I filed an I-130 visa petition to start the process of getting my brother, his wife, and their two children green cards, but my brother died. Can his widow and children still get immigrant visas?
If your question is can they still get immigrant visas based on the I-130 visa petition you filed for your brother, the answer is unfortunately no.
Your brother’s wife and their children were what is called “derivatives” of your brother. That means that their ability to get immigrant visas derived (came from) the I-130 you filed for your brother; the wife and children had no independent basis for getting immigrant visas.
Once your brother died, his derivatives—his wife and children—lost their ability to immigrate through him.
Of course, your brother’s widow and the children might still be able to immigrate to the U.S. if they qualify for a green card some other way. There is no provision in U.S. immigration law that allows you to petition for a sister-in-law, but maybe your brother’s wife has another relative in the U.S. who can petition for her.
Most likely this would be one of her parents. If she has a parent who is a lawful permanent resident of the U.S. (green card holder), the parent can now file an I-130 petition for her, as long as she remains unmarried. (Permanent resident parents can NOT file for children who are married.)
If she has a parent who is a U.S. citizen, the parent can file an I-130 for her whether she remains unmarried or not, although under current conditions she will get her visa more quickly if she remains unmarried.
If your brother and his wife got married very young, such that she is still under 21, immigration through a parent will be much faster. Because she is now unmarried and under 21, she is considered a “child” who is entitled to “immediate relative” status (if the parent is a U.S. citizen) or “F-2A” status (if the parent is a lawful permanent resident). There is no visa wait for immediate relatives and under current conditions, only a short wait for F-2A visas. (See “How Long Is the Wait for Your Priority Date to Become Current?”)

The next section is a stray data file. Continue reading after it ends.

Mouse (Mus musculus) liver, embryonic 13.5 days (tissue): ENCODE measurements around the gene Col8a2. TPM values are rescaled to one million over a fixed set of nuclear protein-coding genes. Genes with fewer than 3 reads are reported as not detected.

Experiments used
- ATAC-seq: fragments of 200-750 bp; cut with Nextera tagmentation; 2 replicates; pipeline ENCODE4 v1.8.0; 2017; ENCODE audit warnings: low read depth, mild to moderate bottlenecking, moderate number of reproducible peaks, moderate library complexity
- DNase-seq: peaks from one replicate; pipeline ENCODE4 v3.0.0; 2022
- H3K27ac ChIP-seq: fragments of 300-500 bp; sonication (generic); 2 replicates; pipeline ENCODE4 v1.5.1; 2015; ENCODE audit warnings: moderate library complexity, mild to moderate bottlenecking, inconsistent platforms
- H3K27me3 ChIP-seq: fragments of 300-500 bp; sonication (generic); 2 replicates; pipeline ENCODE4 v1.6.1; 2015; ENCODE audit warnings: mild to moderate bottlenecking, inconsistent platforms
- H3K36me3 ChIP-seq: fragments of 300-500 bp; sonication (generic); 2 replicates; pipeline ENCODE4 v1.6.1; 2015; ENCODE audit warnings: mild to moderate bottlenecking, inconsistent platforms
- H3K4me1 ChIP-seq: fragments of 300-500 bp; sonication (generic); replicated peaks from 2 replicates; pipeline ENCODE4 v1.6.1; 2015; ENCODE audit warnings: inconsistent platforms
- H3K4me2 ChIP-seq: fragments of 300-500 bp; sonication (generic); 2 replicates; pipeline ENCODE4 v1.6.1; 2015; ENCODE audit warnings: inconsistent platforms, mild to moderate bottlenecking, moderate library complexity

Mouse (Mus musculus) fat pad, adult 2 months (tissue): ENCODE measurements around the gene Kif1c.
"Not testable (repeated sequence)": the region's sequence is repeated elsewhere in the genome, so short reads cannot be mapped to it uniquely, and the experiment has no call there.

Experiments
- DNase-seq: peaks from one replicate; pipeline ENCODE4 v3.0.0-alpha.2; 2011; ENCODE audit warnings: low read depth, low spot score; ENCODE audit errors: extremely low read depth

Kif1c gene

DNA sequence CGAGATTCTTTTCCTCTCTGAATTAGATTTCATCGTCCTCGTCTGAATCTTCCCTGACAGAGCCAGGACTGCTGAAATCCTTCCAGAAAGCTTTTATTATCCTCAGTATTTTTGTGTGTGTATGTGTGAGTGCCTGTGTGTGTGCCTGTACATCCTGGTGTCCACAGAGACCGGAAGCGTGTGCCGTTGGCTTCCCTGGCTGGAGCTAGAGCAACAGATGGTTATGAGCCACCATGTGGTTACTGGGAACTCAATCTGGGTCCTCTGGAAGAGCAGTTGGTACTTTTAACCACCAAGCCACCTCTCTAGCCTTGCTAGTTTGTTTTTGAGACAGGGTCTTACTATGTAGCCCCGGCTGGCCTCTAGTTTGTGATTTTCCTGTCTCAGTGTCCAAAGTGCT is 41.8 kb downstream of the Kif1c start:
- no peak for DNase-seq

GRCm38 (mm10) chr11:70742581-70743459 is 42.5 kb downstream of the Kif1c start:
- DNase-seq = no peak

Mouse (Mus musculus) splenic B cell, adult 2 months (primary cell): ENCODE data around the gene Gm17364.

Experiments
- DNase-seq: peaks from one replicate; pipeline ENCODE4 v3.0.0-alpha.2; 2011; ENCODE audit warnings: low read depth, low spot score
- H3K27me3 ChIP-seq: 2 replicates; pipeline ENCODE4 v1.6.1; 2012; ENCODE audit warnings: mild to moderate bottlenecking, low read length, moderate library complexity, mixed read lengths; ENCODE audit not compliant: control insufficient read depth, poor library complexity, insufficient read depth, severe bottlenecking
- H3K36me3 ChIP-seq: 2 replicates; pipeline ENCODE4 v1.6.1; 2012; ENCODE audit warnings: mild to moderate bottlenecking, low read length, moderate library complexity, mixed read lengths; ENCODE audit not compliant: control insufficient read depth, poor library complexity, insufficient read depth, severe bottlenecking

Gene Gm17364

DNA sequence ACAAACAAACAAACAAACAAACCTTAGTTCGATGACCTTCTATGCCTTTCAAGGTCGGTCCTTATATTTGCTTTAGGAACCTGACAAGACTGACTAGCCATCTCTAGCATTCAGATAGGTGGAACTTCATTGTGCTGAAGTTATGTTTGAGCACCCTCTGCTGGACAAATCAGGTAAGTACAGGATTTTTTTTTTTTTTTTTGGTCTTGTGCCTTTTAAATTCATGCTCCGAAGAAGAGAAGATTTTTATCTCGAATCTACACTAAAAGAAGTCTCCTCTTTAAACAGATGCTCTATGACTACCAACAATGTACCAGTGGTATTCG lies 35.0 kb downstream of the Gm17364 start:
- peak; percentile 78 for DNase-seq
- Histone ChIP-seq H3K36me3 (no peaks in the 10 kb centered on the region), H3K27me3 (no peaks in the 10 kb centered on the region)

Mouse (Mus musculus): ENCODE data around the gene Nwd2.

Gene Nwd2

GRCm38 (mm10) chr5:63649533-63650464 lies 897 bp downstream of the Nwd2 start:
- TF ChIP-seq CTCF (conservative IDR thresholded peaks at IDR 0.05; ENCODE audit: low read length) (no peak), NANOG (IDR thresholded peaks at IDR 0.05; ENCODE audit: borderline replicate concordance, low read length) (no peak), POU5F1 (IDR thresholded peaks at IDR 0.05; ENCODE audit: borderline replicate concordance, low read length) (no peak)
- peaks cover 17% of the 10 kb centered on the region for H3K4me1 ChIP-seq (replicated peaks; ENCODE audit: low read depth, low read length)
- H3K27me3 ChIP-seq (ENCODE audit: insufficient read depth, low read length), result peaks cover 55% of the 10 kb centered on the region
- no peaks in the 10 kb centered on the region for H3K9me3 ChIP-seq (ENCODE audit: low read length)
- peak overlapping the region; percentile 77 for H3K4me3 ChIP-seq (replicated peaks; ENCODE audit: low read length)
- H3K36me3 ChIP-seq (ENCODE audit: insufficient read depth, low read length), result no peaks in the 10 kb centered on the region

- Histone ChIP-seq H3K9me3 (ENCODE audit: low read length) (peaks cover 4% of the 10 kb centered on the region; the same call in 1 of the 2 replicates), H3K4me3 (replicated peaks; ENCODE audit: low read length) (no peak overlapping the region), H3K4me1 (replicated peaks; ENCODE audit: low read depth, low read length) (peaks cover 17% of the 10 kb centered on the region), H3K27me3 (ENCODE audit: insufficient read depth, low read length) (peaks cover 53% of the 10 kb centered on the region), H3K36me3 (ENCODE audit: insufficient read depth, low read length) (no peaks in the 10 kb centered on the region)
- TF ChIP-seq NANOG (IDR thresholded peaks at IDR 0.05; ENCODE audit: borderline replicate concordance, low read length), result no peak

In all but one of the cases described above, the children can immigrate with their mother as “derivatives” — as long as they can still be considered “children” under U.S. immigration law. Generally, a “child” has to be under 21 and unmarried. There is a law called the Child Status Protection Act that allows some children who turn 21 before their immigrant visas are approved to retain “child” status and the ability to immigrate as derivatives. (See “How the CSPA Helps Family-Based Preference Relatives and Derivative Beneficiaries.”)
The exception to the children’s ability to immigrate is if your brother’s wife is still under 21 and unmarried and her U.S. citizen parent can petition for her as an “immediate relative” child herself. The children can’t tag along on their mother’s I-130, since the law doesn’t allow for derivatives of immediate relatives. The children will have to wait for the mother to get lawful permanent residence in the U.S. so that she can file an I-130 for them. (Currently the wait for the children’s visa would not be very long.) If the family does not want to be separated, they could wait for the mother to turn 21. The U.S. citizen parent would file an I-130 for the mother in the “F-1” category, which allows derivatives to immigrate at the same time. However, currently the wait for a visa in that category is many years.
If someone else petitions for your brother’s wife and children, they will unfortunately have to go to the back of the line and wait for their visas all over again (unless they are in the immediate relative category). There is no provision in U.S. immigration law that allows them to retain the “priority date” from the I-130 you filed for your brother.